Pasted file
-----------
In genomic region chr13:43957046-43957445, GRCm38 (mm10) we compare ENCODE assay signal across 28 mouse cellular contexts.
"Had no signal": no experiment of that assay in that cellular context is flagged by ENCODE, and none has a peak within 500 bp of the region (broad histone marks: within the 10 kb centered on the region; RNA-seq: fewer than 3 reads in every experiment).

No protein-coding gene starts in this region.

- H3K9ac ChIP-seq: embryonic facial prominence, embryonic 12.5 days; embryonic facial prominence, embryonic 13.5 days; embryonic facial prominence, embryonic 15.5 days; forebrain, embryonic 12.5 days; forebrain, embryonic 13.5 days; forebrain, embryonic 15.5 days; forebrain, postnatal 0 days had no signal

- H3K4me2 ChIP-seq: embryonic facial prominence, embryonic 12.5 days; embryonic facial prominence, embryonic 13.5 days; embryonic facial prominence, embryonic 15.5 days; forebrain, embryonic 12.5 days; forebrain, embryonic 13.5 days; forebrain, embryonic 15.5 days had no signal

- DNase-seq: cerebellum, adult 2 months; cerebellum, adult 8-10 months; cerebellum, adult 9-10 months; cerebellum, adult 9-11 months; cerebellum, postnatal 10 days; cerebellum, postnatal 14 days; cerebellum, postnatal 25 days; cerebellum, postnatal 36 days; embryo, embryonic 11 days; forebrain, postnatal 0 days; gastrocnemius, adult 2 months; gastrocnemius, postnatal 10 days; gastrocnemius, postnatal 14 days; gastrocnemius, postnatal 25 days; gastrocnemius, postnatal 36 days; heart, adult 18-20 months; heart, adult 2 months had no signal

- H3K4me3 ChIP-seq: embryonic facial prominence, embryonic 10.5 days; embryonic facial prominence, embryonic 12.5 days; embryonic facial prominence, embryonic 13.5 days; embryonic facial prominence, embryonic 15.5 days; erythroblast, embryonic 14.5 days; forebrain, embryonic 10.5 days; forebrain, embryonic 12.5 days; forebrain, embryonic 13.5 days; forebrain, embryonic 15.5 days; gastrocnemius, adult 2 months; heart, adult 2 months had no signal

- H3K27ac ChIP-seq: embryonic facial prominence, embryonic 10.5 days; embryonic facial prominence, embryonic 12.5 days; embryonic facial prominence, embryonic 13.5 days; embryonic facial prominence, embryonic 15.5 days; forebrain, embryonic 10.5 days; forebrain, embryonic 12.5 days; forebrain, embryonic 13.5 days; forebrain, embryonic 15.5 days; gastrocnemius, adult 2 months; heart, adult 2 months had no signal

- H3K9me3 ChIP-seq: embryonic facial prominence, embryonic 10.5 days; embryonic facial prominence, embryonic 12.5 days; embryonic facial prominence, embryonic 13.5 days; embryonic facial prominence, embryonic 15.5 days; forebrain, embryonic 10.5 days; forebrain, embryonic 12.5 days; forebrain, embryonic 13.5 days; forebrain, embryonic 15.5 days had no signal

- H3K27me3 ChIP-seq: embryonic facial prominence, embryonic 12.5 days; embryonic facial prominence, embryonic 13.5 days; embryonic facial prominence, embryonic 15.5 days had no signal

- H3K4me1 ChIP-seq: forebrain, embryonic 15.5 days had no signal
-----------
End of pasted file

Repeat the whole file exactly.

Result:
In genomic region chr13:43957046-43957445, GRCm38 (mm10) we compare ENCODE assay signal across 28 mouse cellular contexts.
"Had no signal": no experiment of that assay in that cellular context is flagged by ENCODE, and none has a peak within 500 bp of the region (broad histone marks: within the 10 kb centered on the region; RNA-seq: fewer than 3 reads in every experiment).

No protein-coding gene starts in this region.

- H3K9ac ChIP-seq: embryonic facial prominence, embryonic 12.5 days; embryonic facial prominence, embryonic 13.5 days; embryonic facial prominence, embryonic 15.5 days; forebrain, embryonic 12.5 days; forebrain, embryonic 13.5 days; forebrain, embryonic 15.5 days; forebrain, postnatal 0 days had no signal

- H3K4me2 ChIP-seq: embryonic facial prominence, embryonic 12.5 days; embryonic facial prominence, embryonic 13.5 days; embryonic facial prominence, embryonic 15.5 days; forebrain, embryonic 12.5 days; forebrain, embryonic 13.5 days; forebrain, embryonic 15.5 days had no signal

- DNase-seq: cerebellum, adult 2 months; cerebellum, adult 8-10 months; cerebellum, adult 9-10 months; cerebellum, adult 9-11 months; cerebellum, postnatal 10 days; cerebellum, postnatal 14 days; cerebellum, postnatal 25 days; cerebellum, postnatal 36 days; embryo, embryonic 11 days; forebrain, postnatal 0 days; gastrocnemius, adult 2 months; gastrocnemius, postnatal 10 days; gastrocnemius, postnatal 14 days; gastrocnemius, postnatal 25 days; gastrocnemius, postnatal 36 days; heart, adult 18-20 months; heart, adult 2 months had no signal

- H3K4me3 ChIP-seq: embryonic facial prominence, embryonic 10.5 days; embryonic facial prominence, embryonic 12.5 days; embryonic facial prominence, embryonic 13.5 days; embryonic facial prominence, embryonic 15.5 days; erythroblast, embryonic 14.5 days; forebrain, embryonic 10.5 days; forebrain, embryonic 12.5 days; forebrain, embryonic 13.5 days; forebrain, embryonic 15.5 days; gastrocnemius, adult 2 months; heart, adult 2 months had no signal

- H3K27ac ChIP-seq: embryonic facial prominence, embryonic 10.5 days; embryonic facial prominence, embryonic 12.5 days; embryonic facial prominence, embryonic 13.5 days; embryonic facial prominence, embryonic 15.5 days; forebrain, embryonic 10.5 days; forebrain, embryonic 12.5 days; forebrain, embryonic 13.5 days; forebrain, embryonic 15.5 days; gastrocnemius, adult 2 months; heart, adult 2 months had no signal

- H3K9me3 ChIP-seq: embryonic facial prominence, embryonic 10.5 days; embryonic facial prominence, embryonic 12.5 days; embryonic facial prominence, embryonic 13.5 days; embryonic facial prominence, embryonic 15.5 days; forebrain, embryonic 10.5 days; forebrain, embryonic 12.5 days; forebrain, embryonic 13.5 days; forebrain, embryonic 15.5 days had no signal

- H3K27me3 ChIP-seq: embryonic facial prominence, embryonic 12.5 days; embryonic facial prominence, embryonic 13.5 days; embryonic facial prominence, embryonic 15.5 days had no signal

- H3K4me1 ChIP-seq: forebrain, embryonic 15.5 days had no signal